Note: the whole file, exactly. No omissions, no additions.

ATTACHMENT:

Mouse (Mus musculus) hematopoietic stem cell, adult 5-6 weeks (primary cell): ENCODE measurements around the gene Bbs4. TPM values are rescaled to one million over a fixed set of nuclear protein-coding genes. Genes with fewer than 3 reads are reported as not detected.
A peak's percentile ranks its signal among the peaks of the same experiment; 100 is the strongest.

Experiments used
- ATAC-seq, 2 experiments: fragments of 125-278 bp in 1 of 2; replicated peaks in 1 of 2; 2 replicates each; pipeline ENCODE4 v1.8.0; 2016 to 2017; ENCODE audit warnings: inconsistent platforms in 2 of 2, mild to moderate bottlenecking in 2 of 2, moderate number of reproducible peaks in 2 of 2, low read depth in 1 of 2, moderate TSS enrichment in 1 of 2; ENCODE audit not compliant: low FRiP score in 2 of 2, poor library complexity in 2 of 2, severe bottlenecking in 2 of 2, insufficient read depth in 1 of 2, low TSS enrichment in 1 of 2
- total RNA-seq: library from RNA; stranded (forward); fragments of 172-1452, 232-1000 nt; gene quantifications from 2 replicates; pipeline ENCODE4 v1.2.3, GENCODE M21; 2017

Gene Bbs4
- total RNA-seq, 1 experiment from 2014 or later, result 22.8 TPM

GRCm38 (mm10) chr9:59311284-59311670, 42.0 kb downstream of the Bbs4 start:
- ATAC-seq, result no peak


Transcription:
Mouse (Mus musculus) hematopoietic stem cell, adult 5-6 weeks (primary cell): ENCODE measurements around the gene Bbs4. TPM values are rescaled to one million over a fixed set of nuclear protein-coding genes. Genes with fewer than 3 reads are reported as not detected.
A peak's percentile ranks its signal among the peaks of the same experiment; 100 is the strongest.

Experiments used
- ATAC-seq, 2 experiments: fragments of 125-278 bp in 1 of 2; replicated peaks in 1 of 2; 2 replicates each; pipeline ENCODE4 v1.8.0; 2016 to 2017; ENCODE audit warnings: inconsistent platforms in 2 of 2, mild to moderate bottlenecking in 2 of 2, moderate number of reproducible peaks in 2 of 2, low read depth in 1 of 2, moderate TSS enrichment in 1 of 2; ENCODE audit not compliant: low FRiP score in 2 of 2, poor library complexity in 2 of 2, severe bottlenecking in 2 of 2, insufficient read depth in 1 of 2, low TSS enrichment in 1 of 2
- total RNA-seq: library from RNA; stranded (forward); fragments of 172-1452, 232-1000 nt; gene quantifications from 2 replicates; pipeline ENCODE4 v1.2.3, GENCODE M21; 2017

Gene Bbs4
- total RNA-seq, 1 experiment from 2014 or later, result 22.8 TPM

GRCm38 (mm10) chr9:59311284-59311670, 42.0 kb downstream of the Bbs4 start:
- ATAC-seq, result no peak